No career is that important to take the place of a family (unless of course you don't want children).  If you want children you will not regret taking the step and starting your family as soon as possible.
The amount of people that are waiting until their late 30s to have kids have risen only to realise that they can never have them or would have a hard time conceiving naturally you have been given a chance.  Take it is my advice.
Even though 21 is young coping with a baby is doable - just muddle through day by day like the rest of us do.  biggrin.gif

#10 Koda1991

Posted 11 January 2013 - 08:47 AM

QUOTE (kwiggle @ 11/01/2013, 09:43 AM) <{POST_SNAPBACK}>
If I were you (unless you have already done so), I would go and see a fertility specialist for their advice - they may have a bigger pool experience with your particular problem than general gynaes or GPs.


The specialists i saw were fertility experts... i didnt trust my gp so referred to Gyno... Gyno referred me directly to fertility expert, then go second opinion then second opinion on the second opinion... I wish i was following the advice of my GP... :'(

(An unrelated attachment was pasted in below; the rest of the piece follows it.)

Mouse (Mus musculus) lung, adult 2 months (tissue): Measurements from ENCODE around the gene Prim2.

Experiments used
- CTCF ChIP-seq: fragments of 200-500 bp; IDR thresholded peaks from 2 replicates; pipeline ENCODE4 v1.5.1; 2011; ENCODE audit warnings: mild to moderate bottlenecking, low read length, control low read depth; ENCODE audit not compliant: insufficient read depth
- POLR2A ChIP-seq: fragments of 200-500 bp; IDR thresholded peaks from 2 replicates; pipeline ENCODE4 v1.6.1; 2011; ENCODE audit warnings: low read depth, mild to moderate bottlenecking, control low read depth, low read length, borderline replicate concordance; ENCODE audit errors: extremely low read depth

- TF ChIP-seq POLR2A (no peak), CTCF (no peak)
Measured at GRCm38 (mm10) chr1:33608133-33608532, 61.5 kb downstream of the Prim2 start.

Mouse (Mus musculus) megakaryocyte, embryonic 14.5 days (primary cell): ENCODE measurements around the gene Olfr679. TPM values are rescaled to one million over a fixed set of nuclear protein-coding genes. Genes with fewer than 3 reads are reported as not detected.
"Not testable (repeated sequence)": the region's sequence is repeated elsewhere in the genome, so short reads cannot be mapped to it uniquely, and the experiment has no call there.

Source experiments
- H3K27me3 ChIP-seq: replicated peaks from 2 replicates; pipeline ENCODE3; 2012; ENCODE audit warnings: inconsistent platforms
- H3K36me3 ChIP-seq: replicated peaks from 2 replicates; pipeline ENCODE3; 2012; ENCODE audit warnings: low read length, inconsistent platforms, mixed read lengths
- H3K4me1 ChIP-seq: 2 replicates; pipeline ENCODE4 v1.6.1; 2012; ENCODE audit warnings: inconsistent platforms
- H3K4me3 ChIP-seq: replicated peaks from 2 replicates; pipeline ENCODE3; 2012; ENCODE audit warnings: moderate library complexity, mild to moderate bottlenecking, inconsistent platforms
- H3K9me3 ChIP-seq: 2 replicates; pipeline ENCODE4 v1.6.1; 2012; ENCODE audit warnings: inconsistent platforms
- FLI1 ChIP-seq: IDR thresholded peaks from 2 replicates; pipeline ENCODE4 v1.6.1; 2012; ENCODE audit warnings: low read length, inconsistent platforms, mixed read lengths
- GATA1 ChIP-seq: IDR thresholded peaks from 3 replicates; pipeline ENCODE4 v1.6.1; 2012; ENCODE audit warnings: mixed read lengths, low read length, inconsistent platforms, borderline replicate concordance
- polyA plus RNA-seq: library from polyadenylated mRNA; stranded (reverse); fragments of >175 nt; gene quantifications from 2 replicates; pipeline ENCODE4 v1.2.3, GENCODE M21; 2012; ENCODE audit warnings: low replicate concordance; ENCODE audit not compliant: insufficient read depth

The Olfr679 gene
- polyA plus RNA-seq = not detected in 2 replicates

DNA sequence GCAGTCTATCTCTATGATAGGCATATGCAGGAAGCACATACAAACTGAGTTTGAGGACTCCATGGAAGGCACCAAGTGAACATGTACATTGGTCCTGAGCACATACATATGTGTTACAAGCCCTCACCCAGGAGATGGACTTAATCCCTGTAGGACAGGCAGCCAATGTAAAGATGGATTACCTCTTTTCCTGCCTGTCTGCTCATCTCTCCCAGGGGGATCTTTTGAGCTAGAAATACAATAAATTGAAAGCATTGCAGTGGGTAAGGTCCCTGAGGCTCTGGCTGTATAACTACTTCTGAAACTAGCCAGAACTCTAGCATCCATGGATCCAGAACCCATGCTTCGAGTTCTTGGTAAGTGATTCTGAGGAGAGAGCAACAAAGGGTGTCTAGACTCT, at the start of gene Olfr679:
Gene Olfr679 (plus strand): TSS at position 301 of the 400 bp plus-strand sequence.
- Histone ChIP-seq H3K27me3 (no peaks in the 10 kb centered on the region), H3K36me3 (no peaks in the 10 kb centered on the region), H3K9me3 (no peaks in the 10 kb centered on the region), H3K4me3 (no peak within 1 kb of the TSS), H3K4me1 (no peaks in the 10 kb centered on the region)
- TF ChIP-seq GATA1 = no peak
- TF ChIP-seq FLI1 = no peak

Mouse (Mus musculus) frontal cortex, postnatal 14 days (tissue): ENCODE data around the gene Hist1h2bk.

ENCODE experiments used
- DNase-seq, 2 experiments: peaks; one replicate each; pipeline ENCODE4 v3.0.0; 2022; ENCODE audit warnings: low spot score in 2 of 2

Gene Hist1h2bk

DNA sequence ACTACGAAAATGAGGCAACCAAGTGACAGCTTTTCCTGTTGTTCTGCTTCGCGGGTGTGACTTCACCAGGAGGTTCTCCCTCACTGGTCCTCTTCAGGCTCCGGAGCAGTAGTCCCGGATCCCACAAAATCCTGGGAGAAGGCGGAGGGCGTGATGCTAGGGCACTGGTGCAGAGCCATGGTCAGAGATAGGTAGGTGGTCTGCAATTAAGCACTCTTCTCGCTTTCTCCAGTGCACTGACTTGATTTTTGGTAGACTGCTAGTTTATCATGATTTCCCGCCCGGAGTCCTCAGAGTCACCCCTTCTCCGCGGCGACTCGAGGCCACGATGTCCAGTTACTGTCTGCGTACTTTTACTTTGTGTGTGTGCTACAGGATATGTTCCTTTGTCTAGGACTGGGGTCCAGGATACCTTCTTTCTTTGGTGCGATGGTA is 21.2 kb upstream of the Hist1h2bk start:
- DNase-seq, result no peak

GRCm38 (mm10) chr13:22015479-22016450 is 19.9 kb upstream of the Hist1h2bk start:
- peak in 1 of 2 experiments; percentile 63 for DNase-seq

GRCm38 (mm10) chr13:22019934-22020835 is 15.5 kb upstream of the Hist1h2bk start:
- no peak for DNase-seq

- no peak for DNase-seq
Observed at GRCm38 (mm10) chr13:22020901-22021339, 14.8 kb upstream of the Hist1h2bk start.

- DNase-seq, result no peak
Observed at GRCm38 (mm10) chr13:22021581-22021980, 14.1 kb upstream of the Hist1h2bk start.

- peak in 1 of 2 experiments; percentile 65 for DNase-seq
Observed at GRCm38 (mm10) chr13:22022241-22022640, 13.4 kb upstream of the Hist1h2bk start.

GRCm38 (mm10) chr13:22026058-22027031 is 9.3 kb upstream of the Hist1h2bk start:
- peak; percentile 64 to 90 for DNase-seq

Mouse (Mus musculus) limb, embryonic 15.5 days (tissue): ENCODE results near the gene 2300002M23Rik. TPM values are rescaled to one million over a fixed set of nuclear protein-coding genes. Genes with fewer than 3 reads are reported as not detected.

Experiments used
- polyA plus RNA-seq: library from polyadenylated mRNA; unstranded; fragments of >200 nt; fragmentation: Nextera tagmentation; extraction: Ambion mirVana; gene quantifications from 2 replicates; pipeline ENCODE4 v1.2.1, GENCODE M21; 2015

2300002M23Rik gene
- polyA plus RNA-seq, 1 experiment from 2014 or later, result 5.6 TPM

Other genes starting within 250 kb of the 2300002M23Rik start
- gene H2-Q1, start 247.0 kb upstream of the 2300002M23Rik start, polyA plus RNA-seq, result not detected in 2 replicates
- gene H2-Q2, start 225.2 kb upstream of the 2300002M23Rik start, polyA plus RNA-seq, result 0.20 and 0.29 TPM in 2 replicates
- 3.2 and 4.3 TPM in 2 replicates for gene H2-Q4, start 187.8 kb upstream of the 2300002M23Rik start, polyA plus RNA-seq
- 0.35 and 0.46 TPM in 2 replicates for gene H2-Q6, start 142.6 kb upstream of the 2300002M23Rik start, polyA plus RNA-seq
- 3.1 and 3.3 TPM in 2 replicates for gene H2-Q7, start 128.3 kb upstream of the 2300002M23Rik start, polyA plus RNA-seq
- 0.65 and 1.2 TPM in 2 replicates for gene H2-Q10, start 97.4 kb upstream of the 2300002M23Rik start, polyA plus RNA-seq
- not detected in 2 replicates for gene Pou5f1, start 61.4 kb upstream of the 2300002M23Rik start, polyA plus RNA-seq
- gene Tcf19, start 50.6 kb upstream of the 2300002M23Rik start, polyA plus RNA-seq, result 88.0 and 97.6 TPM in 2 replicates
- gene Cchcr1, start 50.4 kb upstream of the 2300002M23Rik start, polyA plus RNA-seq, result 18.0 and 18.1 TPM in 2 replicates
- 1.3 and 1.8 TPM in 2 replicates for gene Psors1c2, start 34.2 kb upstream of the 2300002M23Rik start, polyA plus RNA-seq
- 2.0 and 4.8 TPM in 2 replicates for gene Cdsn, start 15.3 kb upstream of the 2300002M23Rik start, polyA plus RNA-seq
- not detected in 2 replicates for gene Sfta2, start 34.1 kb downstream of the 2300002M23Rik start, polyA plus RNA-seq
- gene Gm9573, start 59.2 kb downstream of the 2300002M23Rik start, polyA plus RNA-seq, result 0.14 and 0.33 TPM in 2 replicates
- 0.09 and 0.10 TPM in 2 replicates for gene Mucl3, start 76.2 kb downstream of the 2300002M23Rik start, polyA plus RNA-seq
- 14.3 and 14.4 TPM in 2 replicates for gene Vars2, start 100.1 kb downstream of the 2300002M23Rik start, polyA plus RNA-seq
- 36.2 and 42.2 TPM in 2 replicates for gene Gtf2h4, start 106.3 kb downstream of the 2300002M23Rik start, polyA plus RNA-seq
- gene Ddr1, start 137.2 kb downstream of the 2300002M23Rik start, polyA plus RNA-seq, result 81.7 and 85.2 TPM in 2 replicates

#11 kwiggle

Posted 11 January 2013 - 08:53 AM

Just reread your original post - just so you are aware, the kick to your guts couldn't cause a MC at 5 weeks because your uterus is protected by the bones of your pelvis at that stage.  Just bad luck OP!  Sounds to me like you might have already decided to go for the family.... so good luck with it!

#12 Koda1991

Posted 11 January 2013 - 08:58 AM

QUOTE (kwiggle @ 11/01/2013, 09:53 AM) <{POST_SNAPBACK}>
Just reread your original post - just so you are aware, the kick to your guts couldn't cause a MC at 5 weeks because your uterus is protected by the bones of your pelvis at that stage. Just bad luck OP! Sounds to me like you might have already decided to go for the family.... so good luck with it!